He knew he should be downsizing to save money in case – God
forbid – anything happened at work, but he had become too used
to certain standards, and anyway, it was false economy to join the
YMCA, with its questionable showers and rancid mats, because
he’d never go. This way Adam had justified shelling out the crazya-
month membership fee even after his bosses had called him into
the small meeting room/breakout space to explain ‘the situation’.
‘You’re f-firing me?’ he’d cried, his stammer always worse under
stress, taking a grip of one of the handles on the foosball table
beside him for support.
The Shape of Us 11
‘We have to make some bloody difficult decisions, and it’s
killing us. You must know that.’
Adam looked out of the window across to Smithfield Market,
where they’d once held public executions, feeling the proverbial
rope tighten around his own neck.
‘What if I went p-part-time? I could do three days a week
‘We just don’t have the work in the pipeline. It’s this climate,
everyone in the industry is feeling the pinch.’
‘But we’re d-d-digital!’ he’d almost shouted, letting go of the
handle and causing three wooden footballers to spin on their axis.
It didn’t make sense. He’d watched a webinar on it only
the other week – digital marketing was the new rock and roll.
Companies were moving away from old-world advertising in
newspapers and on TV, and spending money on search engines
instead. Every movement was tracked, every click counted.
Adam had felt a surge of pride, knowing the online adverts
he created for pet insurance and wound glue were part of
the revolution. How could this be happening? And then it had
dawned on him – there was a revolution, yes, and advertisers
were spending more online, but only with the good agencies.
And to be honest, their agency was not very good. It wasn’t that
they were lazy – it was just that before you didn’t have to work
so hard to seem competent. You could sprinkle the conversation
with ‘social network’ this, and ‘augmented reality’ that, and walk
away with a six-figure contract. But now, every university grad
was a self-certified social media guru, the market was flooded.
And Adam had been washed away.
The memory gives him a stabbing pain in the sternum. He
tries to walk taller, puff up his chest. By now he’s worked his
way through the Barbican Centre and out the other side into the
setting sun, following the pavement that will spit him out near
the doorstep of his gym. He checks his watch, still on schedule.
After the shock of unemployment settled, Adam had felt briefly
liberated by all the spare time. He could go to the supermarket
and spend a whole afternoon browsing the foreign cheese section,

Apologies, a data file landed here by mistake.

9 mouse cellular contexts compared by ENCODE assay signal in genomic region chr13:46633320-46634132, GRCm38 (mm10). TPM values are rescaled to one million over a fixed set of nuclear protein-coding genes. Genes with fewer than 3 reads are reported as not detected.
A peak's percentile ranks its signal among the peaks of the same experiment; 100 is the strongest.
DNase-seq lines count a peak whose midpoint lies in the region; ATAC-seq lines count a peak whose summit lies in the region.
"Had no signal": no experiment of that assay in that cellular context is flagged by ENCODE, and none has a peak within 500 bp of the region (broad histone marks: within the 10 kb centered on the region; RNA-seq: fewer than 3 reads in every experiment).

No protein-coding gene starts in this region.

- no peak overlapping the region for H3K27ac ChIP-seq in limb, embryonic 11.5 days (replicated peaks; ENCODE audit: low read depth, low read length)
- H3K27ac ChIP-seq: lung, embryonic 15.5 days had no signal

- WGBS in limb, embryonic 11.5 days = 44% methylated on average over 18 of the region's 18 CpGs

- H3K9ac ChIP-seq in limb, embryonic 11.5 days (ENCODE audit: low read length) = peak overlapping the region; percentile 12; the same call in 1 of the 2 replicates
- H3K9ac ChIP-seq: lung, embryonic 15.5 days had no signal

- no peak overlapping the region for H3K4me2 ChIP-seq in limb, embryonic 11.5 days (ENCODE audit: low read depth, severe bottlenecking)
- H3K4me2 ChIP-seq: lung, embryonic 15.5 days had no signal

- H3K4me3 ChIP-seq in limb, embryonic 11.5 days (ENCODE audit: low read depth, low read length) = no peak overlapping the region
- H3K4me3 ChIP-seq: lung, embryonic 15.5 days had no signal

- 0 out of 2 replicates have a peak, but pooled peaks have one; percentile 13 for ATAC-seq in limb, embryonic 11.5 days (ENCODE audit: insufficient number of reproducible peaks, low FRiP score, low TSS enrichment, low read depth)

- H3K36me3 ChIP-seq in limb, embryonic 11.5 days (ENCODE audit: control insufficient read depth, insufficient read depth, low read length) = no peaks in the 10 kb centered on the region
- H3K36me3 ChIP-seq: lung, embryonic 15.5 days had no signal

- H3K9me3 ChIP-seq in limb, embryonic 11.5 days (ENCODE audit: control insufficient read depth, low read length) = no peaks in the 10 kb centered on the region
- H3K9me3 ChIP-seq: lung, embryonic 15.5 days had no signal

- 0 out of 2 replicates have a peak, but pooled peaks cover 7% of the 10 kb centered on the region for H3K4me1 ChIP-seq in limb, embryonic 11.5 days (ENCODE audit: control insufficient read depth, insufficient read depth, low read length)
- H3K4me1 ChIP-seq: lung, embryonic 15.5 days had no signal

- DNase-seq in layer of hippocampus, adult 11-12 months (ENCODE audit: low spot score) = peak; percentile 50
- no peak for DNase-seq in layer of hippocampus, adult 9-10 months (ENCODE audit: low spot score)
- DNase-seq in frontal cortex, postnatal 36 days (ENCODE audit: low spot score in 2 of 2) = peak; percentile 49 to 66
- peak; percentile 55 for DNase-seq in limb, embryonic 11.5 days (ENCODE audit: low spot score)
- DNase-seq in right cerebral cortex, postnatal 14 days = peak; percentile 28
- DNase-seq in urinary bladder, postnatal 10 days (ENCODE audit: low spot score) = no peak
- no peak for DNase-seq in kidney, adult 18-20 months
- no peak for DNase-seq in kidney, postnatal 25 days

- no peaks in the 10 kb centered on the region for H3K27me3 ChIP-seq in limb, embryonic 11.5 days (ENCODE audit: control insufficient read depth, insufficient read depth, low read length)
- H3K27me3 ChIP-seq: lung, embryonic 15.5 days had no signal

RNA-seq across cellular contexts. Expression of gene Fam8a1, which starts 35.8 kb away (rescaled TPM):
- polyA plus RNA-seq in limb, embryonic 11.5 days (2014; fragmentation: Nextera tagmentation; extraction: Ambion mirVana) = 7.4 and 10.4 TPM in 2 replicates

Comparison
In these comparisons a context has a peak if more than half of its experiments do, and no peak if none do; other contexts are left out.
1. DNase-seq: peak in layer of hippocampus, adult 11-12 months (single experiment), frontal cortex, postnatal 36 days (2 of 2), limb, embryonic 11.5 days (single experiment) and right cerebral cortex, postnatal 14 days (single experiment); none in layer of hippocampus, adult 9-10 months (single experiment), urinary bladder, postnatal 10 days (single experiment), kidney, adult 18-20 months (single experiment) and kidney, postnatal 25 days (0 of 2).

or head to a midnight screening of a cult film. Quickly, however,
the rush of freedom had faded, and he sensed something else
instead: ennui and a familiar depression. It was at the gym he felt
it most keenly. If he went at peak times he was acutely aware of
a countdown to nine o’clock or the end of lunchtime; a frenetic
energy he was no longer able to tap into. Mornings or afternoons
were the reverse – languid stretches of emptiness broken only by
the retired or infirm padding around the exercise equipment like
ghouls, or a damp grey mass, looming in the back of the steam
room like some silverbacked gorilla, grunting occasionally. Adam
had settled on late in the evening, long after the post-work rush,
imagining it made him appear hardworking and driven. He could
almost feel a wave of respect from the towel attendant when he
arrived close to ten o’clock. Though weekends were more oblique
time-wise, he had kept to his new gym routine and visited as late
as he could. Routines were good; all the therapists and self-help
books agreed on that. So here he was on a sunny Saturday evening
– shoulders back, eyes fixed on the middle distance, looking to
all the world like your average employed and employable Joe.
His foot gives way under him, causing him to wobble comically,
and Adam bends down to see what has made him slip. It’s a
corporate identity card in a plastic case belonging to one Mark J.
Smith. Adam knows the company, Mercer and Daggen, well – it’s
one of those big finance-y investment-y places a few streets over,
with its intimidating glass foyer and scowling security guards.
Carrying on his way, Adam inspects the photo more closely: Mark
J. Smith is an unexceptional-looking man in his mid-thirties, a
clone of a million other city workers – cropped brown hair, pink
shirt, slightly overweight and with sallow skin from too much
alcohol and time spent indoors. If you were playing Guess Who,
you’d be stymied – the only distinguishable feature is perhaps
that one earlobe seems slightly bigger than the other. Still, Adam
feels a pang of jealousy. Even though his old agency had been
too small to need such security, the pass feels like a talisman of
his past. It annoys him that he covets this pasty man’s job, a job
the man himself most likely resents. Sighing, Adam tucks the
security card into his wallet, reminding himself to return it to
Mercer and Daggen after his workout, and enters the gym to a
chorus of pretty blonde girls welcoming him in happy unison.